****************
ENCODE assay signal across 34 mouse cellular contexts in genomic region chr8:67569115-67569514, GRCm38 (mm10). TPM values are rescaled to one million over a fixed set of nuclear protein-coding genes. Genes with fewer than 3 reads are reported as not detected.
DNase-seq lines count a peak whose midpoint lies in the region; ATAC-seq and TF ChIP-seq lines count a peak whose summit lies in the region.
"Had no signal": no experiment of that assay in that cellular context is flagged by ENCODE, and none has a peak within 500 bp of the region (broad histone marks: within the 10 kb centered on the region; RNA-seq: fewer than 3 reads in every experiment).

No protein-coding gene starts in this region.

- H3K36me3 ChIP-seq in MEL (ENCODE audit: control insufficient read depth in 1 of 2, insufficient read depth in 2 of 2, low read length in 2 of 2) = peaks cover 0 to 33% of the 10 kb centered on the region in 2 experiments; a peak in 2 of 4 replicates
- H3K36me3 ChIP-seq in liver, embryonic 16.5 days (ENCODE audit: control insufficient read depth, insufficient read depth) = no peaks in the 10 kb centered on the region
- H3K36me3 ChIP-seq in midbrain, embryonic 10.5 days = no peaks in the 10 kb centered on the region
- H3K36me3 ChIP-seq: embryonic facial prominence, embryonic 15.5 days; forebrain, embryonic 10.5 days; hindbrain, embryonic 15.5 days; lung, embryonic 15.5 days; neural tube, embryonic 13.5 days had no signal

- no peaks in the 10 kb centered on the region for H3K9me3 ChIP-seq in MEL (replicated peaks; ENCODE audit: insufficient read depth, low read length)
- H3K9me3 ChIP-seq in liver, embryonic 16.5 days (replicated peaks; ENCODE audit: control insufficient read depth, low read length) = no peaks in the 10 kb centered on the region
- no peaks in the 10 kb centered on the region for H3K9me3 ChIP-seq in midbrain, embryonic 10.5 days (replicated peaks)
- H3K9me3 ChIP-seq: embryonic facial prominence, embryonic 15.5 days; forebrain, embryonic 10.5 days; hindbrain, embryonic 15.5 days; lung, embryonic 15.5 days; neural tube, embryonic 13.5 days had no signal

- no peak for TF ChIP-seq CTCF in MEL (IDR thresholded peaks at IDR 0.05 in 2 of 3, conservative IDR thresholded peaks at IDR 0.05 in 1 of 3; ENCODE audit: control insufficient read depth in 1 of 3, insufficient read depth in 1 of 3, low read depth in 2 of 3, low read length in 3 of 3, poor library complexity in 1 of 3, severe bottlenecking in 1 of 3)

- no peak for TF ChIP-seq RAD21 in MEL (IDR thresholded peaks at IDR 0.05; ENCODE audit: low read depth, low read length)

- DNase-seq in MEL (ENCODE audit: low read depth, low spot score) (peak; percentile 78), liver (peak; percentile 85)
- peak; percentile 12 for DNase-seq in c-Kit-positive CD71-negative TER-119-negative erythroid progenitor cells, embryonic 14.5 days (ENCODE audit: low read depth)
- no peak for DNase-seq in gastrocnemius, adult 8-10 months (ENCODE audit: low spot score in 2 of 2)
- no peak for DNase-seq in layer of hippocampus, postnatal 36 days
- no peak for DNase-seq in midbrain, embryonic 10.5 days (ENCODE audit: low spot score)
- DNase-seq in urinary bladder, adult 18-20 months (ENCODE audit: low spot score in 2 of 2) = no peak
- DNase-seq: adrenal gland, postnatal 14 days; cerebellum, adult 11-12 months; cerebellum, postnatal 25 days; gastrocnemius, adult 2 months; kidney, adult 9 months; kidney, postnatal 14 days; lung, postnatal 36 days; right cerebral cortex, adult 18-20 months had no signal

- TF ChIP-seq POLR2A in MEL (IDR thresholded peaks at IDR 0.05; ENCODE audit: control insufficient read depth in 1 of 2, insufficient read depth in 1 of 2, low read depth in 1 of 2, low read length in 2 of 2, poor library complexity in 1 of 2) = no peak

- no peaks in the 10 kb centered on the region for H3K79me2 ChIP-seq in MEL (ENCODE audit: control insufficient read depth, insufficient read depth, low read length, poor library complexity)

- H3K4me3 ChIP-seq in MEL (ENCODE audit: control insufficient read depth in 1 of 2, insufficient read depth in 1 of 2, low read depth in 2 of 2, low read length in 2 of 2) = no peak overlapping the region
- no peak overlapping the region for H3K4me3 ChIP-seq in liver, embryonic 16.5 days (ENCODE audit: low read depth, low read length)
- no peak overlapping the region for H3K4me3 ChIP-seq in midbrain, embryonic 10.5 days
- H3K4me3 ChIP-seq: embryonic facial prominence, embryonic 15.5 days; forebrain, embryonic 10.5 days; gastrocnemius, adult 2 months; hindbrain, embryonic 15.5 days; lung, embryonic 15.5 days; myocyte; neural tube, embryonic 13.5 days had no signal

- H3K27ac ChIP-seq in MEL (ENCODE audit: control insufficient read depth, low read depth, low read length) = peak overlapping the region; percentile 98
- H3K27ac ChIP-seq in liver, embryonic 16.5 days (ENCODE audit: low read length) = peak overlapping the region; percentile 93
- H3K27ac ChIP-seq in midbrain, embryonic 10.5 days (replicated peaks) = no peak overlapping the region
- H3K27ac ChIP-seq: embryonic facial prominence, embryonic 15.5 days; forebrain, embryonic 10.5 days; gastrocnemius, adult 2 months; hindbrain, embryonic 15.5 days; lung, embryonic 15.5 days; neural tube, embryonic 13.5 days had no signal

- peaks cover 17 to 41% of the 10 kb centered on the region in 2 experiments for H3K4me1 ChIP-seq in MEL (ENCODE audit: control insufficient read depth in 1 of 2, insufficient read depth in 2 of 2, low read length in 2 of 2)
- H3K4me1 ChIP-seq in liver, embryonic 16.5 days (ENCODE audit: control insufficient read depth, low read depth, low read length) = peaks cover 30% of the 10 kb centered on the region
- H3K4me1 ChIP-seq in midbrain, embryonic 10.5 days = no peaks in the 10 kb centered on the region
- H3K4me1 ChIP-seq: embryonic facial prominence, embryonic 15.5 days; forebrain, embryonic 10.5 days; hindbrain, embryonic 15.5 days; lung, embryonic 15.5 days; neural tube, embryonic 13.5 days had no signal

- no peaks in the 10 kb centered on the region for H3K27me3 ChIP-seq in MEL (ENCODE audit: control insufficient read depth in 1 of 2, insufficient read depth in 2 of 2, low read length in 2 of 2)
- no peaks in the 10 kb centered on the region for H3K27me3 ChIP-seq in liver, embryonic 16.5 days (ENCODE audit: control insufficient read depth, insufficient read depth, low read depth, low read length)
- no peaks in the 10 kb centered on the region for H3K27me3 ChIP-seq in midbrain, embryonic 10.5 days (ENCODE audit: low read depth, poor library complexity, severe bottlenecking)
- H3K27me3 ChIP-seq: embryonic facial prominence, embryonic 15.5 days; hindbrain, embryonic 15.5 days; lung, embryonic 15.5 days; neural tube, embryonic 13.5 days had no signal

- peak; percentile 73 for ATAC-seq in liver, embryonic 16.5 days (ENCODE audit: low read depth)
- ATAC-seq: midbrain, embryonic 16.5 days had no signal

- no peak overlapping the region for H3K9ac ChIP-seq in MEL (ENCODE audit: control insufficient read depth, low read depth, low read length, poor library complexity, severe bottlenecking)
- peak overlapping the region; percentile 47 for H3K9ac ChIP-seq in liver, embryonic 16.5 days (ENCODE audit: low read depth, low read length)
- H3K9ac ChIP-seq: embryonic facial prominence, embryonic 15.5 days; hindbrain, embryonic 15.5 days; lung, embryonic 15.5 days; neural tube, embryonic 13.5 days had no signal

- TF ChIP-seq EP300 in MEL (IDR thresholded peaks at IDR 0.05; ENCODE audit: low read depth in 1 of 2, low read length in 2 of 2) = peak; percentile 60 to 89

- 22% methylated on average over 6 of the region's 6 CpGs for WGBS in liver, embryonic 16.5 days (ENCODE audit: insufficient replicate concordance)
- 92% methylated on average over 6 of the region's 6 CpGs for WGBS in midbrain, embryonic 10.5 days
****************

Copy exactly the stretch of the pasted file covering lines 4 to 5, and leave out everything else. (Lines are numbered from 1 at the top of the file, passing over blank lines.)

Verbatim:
No protein-coding gene starts in this region.

- H3K36me3 ChIP-seq in MEL (ENCODE audit: control insufficient read depth in 1 of 2, insufficient read depth in 2 of 2, low read length in 2 of 2) = peaks cover 0 to 33% of the 10 kb centered on the region in 2 experiments; a peak in 2 of 4 replicates